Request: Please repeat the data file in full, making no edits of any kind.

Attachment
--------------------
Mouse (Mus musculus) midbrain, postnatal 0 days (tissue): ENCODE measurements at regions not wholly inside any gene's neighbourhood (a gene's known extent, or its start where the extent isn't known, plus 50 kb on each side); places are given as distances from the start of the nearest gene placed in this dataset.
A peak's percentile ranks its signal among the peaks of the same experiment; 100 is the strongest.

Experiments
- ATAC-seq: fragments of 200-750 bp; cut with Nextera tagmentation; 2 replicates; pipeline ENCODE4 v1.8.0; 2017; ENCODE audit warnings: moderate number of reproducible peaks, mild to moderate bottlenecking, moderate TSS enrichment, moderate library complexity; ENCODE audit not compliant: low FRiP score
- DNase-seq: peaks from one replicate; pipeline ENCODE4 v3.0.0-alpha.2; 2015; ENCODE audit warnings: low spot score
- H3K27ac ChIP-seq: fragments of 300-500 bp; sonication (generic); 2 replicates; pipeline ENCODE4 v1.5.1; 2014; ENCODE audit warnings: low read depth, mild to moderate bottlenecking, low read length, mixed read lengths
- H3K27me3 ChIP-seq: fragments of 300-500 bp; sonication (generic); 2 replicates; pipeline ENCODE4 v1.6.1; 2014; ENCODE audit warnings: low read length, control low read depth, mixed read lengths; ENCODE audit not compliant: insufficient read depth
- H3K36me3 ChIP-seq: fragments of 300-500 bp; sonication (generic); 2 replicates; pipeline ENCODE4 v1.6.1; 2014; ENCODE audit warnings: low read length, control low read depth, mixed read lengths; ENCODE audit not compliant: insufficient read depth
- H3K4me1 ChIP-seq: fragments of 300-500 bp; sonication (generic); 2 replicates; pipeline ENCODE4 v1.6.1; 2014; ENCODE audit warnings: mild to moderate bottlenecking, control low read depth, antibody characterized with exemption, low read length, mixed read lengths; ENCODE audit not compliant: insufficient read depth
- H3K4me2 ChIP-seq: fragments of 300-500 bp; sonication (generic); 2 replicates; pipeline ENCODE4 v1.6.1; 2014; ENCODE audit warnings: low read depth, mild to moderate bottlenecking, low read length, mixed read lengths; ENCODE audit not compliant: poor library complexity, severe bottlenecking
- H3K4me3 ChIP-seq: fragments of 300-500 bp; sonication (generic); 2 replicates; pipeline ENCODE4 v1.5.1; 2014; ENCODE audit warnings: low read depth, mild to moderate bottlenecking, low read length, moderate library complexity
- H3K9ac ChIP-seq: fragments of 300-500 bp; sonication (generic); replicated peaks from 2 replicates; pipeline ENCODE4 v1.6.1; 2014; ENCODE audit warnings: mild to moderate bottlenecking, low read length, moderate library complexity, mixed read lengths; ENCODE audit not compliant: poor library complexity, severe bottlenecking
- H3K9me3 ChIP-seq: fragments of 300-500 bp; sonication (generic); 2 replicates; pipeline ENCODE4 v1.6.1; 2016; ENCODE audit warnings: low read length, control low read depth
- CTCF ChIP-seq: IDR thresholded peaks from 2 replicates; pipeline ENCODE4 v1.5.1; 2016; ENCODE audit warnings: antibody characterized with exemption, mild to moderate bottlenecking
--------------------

Mouse (Mus musculus) midbrain, postnatal 0 days (tissue): ENCODE measurements at regions not wholly inside any gene's neighbourhood (a gene's known extent, or its start where the extent isn't known, plus 50 kb on each side); places are given as distances from the start of the nearest gene placed in this dataset.
A peak's percentile ranks its signal among the peaks of the same experiment; 100 is the strongest.

Experiments
- ATAC-seq: fragments of 200-750 bp; cut with Nextera tagmentation; 2 replicates; pipeline ENCODE4 v1.8.0; 2017; ENCODE audit warnings: moderate number of reproducible peaks, mild to moderate bottlenecking, moderate TSS enrichment, moderate library complexity; ENCODE audit not compliant: low FRiP score
- DNase-seq: peaks from one replicate; pipeline ENCODE4 v3.0.0-alpha.2; 2015; ENCODE audit warnings: low spot score
- H3K27ac ChIP-seq: fragments of 300-500 bp; sonication (generic); 2 replicates; pipeline ENCODE4 v1.5.1; 2014; ENCODE audit warnings: low read depth, mild to moderate bottlenecking, low read length, mixed read lengths
- H3K27me3 ChIP-seq: fragments of 300-500 bp; sonication (generic); 2 replicates; pipeline ENCODE4 v1.6.1; 2014; ENCODE audit warnings: low read length, control low read depth, mixed read lengths; ENCODE audit not compliant: insufficient read depth
- H3K36me3 ChIP-seq: fragments of 300-500 bp; sonication (generic); 2 replicates; pipeline ENCODE4 v1.6.1; 2014; ENCODE audit warnings: low read length, control low read depth, mixed read lengths; ENCODE audit not compliant: insufficient read depth
- H3K4me1 ChIP-seq: fragments of 300-500 bp; sonication (generic); 2 replicates; pipeline ENCODE4 v1.6.1; 2014; ENCODE audit warnings: mild to moderate bottlenecking, control low read depth, antibody characterized with exemption, low read length, mixed read lengths; ENCODE audit not compliant: insufficient read depth
- H3K4me2 ChIP-seq: fragments of 300-500 bp; sonication (generic); 2 replicates; pipeline ENCODE4 v1.6.1; 2014; ENCODE audit warnings: low read depth, mild to moderate bottlenecking, low read length, mixed read lengths; ENCODE audit not compliant: poor library complexity, severe bottlenecking
- H3K4me3 ChIP-seq: fragments of 300-500 bp; sonication (generic); 2 replicates; pipeline ENCODE4 v1.5.1; 2014; ENCODE audit warnings: low read depth, mild to moderate bottlenecking, low read length, moderate library complexity
- H3K9ac ChIP-seq: fragments of 300-500 bp; sonication (generic); replicated peaks from 2 replicates; pipeline ENCODE4 v1.6.1; 2014; ENCODE audit warnings: mild to moderate bottlenecking, low read length, moderate library complexity, mixed read lengths; ENCODE audit not compliant: poor library complexity, severe bottlenecking
- H3K9me3 ChIP-seq: fragments of 300-500 bp; sonication (generic); 2 replicates; pipeline ENCODE4 v1.6.1; 2016; ENCODE audit warnings: low read length, control low read depth
- CTCF ChIP-seq: IDR thresholded peaks from 2 replicates; pipeline ENCODE4 v1.5.1; 2016; ENCODE audit warnings: antibody characterized with exemption, mild to moderate bottlenecking